How to practise your scales and enjoy it

About the Author: Sonja Joubert

Sonja Joubert is a classically trained by the late master Mr Josias Van Der Merwe and the late Adolph Hallis. She is also an excellent piano teacher with over 40 years of teaching experience specialising in both jazz and classical piano.

How to practise your scales and enjoy it

First of all - do not try to learn all 12 scales at once. 

Do only one or two scales each week and within 2 months you could have command over all 12 scales, if that is your main vision. 

It's best to do only a few at a time and make sure that you know them well, before adding new ones.

  • Use the circle of fifths for your systematic learning. I find that the best way is to add sharps one at a time. It's systematic and helps to know how the scales move to the next scale.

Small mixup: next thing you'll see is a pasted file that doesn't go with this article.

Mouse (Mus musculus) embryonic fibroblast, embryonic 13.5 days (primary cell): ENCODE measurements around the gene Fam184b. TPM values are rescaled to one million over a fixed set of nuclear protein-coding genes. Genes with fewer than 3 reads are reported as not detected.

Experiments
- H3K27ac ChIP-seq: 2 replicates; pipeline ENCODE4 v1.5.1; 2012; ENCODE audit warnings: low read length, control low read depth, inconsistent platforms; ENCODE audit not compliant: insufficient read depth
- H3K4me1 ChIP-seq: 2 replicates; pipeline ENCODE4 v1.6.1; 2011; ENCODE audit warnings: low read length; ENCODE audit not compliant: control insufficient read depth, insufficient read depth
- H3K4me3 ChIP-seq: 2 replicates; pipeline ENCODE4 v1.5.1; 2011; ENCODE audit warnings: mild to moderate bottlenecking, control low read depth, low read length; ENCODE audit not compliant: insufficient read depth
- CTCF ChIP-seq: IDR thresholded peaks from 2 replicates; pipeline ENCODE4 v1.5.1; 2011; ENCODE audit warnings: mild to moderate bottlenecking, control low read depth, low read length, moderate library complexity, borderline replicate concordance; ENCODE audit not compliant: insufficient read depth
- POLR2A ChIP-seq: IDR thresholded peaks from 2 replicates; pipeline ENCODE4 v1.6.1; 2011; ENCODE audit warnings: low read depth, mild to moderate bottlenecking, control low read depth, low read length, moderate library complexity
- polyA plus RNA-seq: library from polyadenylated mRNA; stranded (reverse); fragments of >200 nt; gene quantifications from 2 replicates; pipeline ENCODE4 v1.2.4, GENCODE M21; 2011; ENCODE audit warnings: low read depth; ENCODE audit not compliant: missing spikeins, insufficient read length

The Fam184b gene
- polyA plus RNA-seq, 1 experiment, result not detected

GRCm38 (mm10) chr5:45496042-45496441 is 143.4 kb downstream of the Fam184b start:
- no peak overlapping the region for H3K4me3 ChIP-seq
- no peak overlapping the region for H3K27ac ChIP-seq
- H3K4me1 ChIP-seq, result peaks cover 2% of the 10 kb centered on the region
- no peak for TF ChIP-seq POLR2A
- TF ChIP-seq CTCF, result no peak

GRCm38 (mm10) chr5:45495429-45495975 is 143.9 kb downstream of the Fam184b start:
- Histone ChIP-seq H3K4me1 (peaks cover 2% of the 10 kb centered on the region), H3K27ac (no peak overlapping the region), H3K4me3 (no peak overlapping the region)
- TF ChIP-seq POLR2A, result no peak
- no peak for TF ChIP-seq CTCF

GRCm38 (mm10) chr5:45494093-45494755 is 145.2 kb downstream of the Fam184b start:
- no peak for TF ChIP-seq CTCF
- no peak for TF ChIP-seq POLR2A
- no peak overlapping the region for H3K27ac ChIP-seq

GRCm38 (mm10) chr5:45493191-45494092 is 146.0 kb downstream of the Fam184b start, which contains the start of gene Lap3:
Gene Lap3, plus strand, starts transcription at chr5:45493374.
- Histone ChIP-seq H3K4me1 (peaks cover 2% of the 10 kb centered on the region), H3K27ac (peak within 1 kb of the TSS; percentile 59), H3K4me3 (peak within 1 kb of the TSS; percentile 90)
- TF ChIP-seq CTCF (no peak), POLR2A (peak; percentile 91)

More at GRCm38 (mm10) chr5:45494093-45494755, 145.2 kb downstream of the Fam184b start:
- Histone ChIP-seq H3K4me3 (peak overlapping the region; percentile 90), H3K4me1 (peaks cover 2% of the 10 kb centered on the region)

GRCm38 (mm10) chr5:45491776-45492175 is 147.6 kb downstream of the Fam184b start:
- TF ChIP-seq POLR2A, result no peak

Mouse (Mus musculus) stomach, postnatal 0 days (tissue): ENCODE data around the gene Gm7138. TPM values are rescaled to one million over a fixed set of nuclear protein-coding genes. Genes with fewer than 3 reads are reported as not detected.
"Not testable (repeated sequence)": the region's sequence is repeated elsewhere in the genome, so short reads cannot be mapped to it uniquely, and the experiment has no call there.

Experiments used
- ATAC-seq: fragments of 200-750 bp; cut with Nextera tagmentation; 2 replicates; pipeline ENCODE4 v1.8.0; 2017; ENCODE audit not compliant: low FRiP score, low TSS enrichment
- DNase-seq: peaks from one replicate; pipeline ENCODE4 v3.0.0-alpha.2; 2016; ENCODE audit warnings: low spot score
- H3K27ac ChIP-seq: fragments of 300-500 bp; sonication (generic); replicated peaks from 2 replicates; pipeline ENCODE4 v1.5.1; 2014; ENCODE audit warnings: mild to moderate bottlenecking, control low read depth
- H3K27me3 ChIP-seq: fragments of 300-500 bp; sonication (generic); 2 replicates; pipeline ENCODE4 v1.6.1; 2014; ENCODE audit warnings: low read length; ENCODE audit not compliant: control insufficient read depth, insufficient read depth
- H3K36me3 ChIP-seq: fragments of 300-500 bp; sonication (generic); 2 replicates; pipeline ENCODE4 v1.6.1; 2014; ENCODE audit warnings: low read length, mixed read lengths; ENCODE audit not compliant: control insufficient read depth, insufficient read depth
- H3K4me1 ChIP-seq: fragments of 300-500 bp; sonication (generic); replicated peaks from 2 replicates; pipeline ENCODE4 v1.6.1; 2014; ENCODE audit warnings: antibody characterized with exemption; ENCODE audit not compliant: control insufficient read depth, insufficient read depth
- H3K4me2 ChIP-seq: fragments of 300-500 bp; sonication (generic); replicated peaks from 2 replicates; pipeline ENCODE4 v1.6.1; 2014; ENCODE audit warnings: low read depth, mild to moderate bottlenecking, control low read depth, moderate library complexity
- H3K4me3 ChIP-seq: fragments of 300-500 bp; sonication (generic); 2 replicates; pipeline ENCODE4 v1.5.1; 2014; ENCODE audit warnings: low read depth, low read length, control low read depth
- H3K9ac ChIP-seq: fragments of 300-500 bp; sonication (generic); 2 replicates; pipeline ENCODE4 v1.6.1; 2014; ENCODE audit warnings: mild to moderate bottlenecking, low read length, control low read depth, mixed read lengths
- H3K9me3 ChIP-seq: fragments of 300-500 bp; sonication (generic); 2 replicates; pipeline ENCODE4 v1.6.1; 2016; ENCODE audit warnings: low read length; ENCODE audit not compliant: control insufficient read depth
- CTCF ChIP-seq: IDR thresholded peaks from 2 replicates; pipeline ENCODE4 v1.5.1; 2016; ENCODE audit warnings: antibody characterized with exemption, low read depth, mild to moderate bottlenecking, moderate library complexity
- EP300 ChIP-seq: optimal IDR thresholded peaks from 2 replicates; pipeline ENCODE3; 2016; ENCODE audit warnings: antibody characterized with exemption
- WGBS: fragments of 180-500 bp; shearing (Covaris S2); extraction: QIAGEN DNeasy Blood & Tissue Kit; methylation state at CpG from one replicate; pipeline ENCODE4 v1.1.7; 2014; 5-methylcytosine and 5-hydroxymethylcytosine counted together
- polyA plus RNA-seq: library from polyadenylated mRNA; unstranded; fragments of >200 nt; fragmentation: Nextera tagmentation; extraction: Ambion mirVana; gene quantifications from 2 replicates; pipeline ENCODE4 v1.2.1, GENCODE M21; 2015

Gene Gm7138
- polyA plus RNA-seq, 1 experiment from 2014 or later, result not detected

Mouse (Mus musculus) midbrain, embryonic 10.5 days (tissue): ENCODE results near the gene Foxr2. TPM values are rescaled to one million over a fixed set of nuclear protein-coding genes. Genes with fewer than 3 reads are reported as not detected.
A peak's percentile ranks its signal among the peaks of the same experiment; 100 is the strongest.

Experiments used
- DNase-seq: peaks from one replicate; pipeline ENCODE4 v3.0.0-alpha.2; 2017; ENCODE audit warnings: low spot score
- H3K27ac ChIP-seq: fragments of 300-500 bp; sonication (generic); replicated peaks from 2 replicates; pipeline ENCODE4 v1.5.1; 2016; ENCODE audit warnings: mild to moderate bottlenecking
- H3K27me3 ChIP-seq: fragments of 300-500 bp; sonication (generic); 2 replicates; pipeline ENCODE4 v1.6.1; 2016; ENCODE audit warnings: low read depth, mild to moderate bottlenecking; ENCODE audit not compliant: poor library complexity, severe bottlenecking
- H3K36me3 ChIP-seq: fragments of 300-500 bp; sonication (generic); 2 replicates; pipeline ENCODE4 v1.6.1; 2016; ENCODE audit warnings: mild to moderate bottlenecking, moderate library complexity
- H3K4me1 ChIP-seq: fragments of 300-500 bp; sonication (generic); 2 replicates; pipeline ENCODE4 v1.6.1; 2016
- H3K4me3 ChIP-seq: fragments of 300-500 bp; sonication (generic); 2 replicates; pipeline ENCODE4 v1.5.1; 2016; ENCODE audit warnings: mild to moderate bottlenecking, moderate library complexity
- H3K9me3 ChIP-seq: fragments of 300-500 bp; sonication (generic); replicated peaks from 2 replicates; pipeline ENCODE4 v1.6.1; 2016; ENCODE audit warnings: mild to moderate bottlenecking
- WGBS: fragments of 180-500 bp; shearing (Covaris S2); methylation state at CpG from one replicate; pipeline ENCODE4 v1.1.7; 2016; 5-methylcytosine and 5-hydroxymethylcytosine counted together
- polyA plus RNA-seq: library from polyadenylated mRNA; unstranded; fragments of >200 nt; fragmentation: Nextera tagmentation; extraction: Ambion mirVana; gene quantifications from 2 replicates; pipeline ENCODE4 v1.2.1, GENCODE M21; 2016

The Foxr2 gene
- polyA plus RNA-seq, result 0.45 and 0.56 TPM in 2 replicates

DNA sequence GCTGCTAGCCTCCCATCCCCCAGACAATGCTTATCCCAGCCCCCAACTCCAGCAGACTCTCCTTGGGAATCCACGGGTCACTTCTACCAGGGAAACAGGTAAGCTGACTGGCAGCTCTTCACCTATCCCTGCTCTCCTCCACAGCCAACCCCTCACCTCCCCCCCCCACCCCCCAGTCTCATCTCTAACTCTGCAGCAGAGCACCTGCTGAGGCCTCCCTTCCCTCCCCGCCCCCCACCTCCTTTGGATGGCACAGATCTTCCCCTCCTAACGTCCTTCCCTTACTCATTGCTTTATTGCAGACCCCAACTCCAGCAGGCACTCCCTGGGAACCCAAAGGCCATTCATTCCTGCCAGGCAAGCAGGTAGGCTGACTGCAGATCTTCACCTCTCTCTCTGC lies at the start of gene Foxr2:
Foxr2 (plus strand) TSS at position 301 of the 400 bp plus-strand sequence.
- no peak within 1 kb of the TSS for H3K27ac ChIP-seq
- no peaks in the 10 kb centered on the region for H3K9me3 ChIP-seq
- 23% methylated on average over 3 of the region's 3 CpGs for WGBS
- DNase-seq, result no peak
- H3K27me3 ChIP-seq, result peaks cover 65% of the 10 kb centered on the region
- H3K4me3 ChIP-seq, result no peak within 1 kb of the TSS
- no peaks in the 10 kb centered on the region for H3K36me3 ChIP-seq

• You can also use the chromatic scale system, learning one scale after the other. This could sometimes be quite challenging moving from no sharps and flats as in C major to the next scale C sharp minor with 7 sharps. The third system is by first learning either the scales that start on all the white keys and then all the scales starting on the black notes.
  • The fourth system is by using the ABRSM grades or Trinity College of Music syllabuses from Grade 1 upwards - doing the scales prescribed there. I do however find the circle of fifths the best as it gives you insight in how the scales hook into each other.  Using the circle of fifths becomes important later in usage of harmony and chords too.

How would you practise?

  1. First of all you need to know how each scale looks on the keyboard or at least the scale that you are going to play. 
  2. Just fumbling around or trying to remember the notes each time won't be good. 
  3. Having a clear picture in your mind of each scale is key! As I have discussed in a previous article, it's important to get a clear picture of how the scales you are working on look.  A picture is like a photo in your brain.  Of Course fumbling around when working it out by ear is absolutely fine and important and not wrong at all.  That is the only way to progress with a good ear for music. Try out and hear with your ears if you are playing Do Re Mi Fa So La Ti Do.